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Genome Sequencing of Single Neuron


From the embryonic stage, cells divide multiple times, eventually generating every cell in the human body through various differentiations and mutations. These replications and mutations may result in mosaicism meaning that each cell could have its own genome. Effectively, this could lead to the creation of a lineage tree showing the developmental history of the cells in our bodies.

Figure 1. Two genes implicated in human diseases from brain B with SNVs. Green boxes represent SNVs that occured in introns, the orange box represents an SNV that ocurred in an intron resulting in a missense mutation, and the purple box represents an SNV that caused a nonsense mutation.
Source: Science, AAAS*

In a 2015 study published in Science, Lodato et al. study the genomes of 36 single neuron cells and look for somatic single-nucleotide variants (SNVs). In each of the cells studied, the investigators found over 1000 mutations. While most of these were intergenic, in areas of non-coding DNA found in between genes, some also occurred in coding regions. In brain B, one of the three brains used in the study, the investigators found genes mutated in the brain that were suspected to be involved in human diseases (Figure 1).

The researchers compared the SNVs they found across all 36 neurons and found that depending on the similarities, they could determine which SNVs came first, thus determining a preliminary lineage tree. For example, if a certain SNV was found in many of the neurons of a the brain, that SNV was probably older, whereas, if only a few cells have a certain SNV, that SNV is probably newer.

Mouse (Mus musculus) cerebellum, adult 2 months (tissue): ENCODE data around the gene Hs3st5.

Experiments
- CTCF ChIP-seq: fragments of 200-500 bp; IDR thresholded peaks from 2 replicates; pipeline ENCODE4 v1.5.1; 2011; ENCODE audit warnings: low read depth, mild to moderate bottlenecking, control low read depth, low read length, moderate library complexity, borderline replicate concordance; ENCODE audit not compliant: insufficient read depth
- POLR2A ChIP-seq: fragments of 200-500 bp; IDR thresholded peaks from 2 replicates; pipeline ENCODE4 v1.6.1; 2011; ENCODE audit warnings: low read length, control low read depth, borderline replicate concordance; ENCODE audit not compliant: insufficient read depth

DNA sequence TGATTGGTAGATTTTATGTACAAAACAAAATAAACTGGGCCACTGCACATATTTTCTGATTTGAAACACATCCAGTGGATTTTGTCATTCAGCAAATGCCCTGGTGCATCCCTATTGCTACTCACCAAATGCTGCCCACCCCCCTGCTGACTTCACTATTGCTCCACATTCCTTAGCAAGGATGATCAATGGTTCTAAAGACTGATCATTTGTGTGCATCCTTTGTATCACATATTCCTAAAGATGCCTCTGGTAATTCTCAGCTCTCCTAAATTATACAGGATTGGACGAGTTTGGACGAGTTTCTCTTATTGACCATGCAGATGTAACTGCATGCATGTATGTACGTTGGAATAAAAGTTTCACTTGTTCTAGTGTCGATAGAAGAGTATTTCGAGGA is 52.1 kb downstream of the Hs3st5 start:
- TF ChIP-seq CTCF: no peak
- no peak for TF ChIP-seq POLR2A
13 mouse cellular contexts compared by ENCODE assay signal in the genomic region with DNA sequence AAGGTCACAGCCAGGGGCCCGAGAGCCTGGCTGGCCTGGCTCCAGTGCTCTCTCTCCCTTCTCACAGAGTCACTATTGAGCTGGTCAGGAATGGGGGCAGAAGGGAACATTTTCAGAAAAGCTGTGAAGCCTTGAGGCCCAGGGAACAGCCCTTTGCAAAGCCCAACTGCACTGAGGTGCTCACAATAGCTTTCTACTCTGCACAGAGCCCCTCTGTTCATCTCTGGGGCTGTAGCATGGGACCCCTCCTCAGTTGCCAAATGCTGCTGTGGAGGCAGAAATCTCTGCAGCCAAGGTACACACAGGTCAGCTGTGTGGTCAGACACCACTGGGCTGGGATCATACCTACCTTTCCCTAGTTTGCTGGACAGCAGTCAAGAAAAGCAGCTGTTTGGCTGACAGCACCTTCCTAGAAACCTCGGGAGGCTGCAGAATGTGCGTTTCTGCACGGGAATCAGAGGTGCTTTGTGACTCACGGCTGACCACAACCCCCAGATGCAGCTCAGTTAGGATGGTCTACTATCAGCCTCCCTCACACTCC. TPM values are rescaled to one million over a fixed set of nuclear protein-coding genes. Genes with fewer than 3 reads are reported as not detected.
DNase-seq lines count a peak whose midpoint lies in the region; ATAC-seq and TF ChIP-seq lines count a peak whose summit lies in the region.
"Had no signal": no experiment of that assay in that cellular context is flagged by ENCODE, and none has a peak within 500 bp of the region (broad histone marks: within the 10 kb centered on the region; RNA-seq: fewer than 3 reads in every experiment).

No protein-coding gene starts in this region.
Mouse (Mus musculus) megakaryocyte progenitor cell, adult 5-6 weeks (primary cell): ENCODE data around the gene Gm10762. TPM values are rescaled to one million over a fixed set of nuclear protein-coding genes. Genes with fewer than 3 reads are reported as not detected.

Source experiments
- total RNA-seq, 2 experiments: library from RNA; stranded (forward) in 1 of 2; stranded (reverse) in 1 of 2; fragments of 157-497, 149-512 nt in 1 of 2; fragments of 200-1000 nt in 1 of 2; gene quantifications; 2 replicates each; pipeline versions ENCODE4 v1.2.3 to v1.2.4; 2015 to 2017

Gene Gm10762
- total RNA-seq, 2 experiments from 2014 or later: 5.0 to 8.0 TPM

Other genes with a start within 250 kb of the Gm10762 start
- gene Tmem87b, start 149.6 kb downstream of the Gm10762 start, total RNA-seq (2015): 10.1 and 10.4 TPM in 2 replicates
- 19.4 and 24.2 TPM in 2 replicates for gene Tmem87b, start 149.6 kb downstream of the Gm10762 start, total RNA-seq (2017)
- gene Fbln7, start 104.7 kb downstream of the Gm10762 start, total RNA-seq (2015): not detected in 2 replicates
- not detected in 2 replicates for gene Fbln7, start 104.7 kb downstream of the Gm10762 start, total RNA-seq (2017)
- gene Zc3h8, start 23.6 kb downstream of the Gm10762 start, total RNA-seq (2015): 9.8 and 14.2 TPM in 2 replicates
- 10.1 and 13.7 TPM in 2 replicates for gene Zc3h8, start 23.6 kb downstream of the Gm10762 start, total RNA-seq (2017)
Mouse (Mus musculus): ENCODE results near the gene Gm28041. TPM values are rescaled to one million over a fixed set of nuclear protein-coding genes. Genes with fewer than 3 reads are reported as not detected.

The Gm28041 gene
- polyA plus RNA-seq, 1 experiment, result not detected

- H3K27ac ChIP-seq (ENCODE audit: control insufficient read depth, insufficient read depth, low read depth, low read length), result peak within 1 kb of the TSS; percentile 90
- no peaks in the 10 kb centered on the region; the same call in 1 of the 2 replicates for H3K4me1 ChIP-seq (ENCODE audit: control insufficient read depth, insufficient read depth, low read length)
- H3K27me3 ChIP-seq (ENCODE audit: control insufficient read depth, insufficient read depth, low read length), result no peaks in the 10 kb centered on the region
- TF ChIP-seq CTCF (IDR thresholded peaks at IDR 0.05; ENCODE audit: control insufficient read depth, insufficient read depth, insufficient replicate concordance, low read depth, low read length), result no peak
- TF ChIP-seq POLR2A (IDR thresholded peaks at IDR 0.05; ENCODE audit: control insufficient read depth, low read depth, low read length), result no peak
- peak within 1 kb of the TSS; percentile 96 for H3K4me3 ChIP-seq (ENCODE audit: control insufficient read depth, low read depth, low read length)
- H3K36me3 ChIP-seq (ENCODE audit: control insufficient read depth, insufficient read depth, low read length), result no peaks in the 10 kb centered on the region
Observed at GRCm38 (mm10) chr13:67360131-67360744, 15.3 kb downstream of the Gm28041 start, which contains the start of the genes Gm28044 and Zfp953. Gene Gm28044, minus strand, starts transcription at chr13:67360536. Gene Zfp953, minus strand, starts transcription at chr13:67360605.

Lodato et al. also sequenced tissues from other parts of the body such as the heart and found that these cells also shared some of the same SNVs as the neurons. This led them to believe that these SNVs occurred before the tissues separated at gastrulation, and likely came from the same founder cell (Lodato et al., 2015).

Discovery Science:

This study sought to examine and analyze the presence of somatic SNVs in the human brain. Although they did not set out with a specific hypothesis, their results regarding the developmental and transcriptional history of cells open up various hypotheses to test regarding exploration of somatic mutations and their relationship to brain disease.

Genomic Technologies Used:

Lodato et al., within their large single-cell whole-genome sequencing project used several methods to not only get data from the neurons they tested, but also to verify their results. First, fluorescence-activated nuclear sorting (FANS) was used as a way to study the nuclei of the neurons while preserving post-translational modifications. The DNA was amplified using multiple-displacement amplification (MDA), a procedure similar to PCR, with the advantage of lower error rates, but the disadvantage of artifactual deletions (Lodato et al., 2015).

The DNA was then subjected to high-throughput sequencing. Using three different mutation-calling algorithms, the investigators identified single-cell SNV candidates, and then confirmed these results with Sanger sequencing (Lodato et al., 2015).

Take Home Message: